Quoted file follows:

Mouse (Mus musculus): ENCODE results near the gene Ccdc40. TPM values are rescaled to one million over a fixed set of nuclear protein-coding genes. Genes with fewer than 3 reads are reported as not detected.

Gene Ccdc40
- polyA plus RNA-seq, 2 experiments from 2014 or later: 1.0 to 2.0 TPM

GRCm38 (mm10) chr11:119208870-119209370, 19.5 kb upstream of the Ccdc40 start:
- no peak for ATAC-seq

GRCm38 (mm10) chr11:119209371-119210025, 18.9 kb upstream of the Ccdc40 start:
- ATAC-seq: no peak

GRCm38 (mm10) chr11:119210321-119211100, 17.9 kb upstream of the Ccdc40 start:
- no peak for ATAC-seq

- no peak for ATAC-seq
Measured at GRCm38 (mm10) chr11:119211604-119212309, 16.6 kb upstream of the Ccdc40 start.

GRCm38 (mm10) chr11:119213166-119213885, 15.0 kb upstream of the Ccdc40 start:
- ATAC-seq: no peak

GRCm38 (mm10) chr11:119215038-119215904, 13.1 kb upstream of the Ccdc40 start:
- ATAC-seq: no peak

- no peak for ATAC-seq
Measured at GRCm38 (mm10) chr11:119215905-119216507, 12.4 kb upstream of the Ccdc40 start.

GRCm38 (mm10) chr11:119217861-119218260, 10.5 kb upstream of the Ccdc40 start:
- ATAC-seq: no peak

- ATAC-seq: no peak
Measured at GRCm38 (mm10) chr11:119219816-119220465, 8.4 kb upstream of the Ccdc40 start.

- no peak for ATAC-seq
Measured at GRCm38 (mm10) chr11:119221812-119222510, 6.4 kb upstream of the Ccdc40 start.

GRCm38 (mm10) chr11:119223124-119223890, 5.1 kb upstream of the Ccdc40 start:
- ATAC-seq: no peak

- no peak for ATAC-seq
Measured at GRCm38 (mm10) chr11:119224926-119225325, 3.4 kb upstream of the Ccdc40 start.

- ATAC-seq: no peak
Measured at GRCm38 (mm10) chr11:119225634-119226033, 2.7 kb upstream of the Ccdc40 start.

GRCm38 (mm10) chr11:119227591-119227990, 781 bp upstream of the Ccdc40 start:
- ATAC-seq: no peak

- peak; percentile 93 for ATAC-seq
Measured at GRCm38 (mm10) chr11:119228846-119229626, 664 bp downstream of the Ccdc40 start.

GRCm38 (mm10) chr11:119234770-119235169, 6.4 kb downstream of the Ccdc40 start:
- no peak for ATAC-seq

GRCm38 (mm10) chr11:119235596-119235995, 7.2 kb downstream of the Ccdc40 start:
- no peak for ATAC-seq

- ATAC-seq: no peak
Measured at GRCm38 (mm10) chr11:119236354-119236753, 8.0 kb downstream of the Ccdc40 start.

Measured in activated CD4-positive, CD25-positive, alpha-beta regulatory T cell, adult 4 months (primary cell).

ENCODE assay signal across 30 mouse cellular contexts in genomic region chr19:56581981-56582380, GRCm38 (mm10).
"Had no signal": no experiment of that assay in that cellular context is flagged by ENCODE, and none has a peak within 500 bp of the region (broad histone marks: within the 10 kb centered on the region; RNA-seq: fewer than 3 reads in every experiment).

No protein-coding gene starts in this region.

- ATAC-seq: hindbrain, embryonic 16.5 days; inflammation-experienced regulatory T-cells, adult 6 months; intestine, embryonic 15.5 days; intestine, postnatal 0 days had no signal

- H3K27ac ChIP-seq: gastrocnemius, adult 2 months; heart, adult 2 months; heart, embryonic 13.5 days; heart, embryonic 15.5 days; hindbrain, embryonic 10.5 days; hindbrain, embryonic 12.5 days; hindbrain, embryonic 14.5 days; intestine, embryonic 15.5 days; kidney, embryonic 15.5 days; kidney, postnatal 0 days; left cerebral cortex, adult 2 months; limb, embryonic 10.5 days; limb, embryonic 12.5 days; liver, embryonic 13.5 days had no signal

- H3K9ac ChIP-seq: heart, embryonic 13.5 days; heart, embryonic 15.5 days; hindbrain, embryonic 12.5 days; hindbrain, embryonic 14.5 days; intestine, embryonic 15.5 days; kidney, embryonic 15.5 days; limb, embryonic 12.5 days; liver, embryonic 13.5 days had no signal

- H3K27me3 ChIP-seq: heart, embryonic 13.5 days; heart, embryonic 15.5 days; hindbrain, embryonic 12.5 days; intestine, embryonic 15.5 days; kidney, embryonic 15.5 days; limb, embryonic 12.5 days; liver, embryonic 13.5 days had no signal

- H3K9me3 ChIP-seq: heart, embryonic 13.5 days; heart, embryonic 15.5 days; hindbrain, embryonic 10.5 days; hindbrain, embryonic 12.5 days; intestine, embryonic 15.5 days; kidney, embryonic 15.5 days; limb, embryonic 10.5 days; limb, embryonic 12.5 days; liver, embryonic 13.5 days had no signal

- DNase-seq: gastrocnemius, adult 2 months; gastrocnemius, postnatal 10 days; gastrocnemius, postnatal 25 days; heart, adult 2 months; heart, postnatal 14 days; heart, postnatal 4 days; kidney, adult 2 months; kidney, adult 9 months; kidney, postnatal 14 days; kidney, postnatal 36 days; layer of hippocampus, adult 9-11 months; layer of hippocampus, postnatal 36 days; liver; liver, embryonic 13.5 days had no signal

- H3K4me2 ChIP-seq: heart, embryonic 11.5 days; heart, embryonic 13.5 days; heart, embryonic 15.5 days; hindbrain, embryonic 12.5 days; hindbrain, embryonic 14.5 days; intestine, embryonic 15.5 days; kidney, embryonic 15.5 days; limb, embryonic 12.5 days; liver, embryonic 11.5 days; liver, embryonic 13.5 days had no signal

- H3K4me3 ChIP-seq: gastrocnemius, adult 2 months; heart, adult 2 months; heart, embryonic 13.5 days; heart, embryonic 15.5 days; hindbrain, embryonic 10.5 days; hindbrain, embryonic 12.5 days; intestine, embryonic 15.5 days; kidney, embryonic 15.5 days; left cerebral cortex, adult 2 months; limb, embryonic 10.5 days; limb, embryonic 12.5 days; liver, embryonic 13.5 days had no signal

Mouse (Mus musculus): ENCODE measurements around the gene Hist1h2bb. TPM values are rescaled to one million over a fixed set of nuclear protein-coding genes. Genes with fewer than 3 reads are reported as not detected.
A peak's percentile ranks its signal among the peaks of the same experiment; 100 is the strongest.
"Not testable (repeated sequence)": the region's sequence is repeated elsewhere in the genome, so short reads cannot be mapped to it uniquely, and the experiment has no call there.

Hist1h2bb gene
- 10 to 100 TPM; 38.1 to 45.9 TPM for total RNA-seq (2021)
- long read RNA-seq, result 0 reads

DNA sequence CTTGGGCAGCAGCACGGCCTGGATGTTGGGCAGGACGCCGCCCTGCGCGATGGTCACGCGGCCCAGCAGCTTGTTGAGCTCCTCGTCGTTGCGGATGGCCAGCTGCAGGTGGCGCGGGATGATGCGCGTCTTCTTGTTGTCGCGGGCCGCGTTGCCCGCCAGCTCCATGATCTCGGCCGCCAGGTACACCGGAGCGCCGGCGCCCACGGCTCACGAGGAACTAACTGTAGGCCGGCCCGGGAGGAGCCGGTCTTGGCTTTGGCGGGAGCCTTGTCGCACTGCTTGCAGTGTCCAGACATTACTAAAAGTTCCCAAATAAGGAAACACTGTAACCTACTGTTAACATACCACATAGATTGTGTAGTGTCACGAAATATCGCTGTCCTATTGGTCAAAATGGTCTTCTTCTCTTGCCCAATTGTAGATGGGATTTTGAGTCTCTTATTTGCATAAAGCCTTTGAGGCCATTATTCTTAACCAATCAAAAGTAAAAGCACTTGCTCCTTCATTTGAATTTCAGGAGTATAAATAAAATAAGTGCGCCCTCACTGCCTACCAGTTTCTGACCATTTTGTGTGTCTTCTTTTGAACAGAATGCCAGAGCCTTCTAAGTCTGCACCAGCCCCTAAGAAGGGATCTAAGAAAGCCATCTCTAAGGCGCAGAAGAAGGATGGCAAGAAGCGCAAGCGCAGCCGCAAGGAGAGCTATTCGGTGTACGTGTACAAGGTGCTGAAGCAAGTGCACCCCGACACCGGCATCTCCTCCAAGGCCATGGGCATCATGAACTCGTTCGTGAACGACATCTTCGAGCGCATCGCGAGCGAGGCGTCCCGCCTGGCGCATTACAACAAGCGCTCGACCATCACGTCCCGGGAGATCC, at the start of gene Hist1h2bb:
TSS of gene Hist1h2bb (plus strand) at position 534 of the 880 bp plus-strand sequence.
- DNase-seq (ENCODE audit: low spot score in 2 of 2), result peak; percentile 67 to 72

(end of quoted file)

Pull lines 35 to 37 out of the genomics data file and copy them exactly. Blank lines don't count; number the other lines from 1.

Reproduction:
- no peak for ATAC-seq

GRCm38 (mm10) chr11:119235596-119235995, 7.2 kb downstream of the Ccdc40 start:
- no peak for ATAC-seq